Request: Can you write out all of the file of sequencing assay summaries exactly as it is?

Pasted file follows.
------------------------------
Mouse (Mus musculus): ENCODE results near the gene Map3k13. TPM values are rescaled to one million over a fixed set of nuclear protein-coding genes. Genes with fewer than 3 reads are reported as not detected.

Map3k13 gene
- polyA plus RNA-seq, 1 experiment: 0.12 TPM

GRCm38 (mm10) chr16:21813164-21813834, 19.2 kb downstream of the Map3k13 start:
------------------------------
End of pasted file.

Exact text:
Mouse (Mus musculus): ENCODE results near the gene Map3k13. TPM values are rescaled to one million over a fixed set of nuclear protein-coding genes. Genes with fewer than 3 reads are reported as not detected.

Map3k13 gene
- polyA plus RNA-seq, 1 experiment: 0.12 TPM

GRCm38 (mm10) chr16:21813164-21813834, 19.2 kb downstream of the Map3k13 start: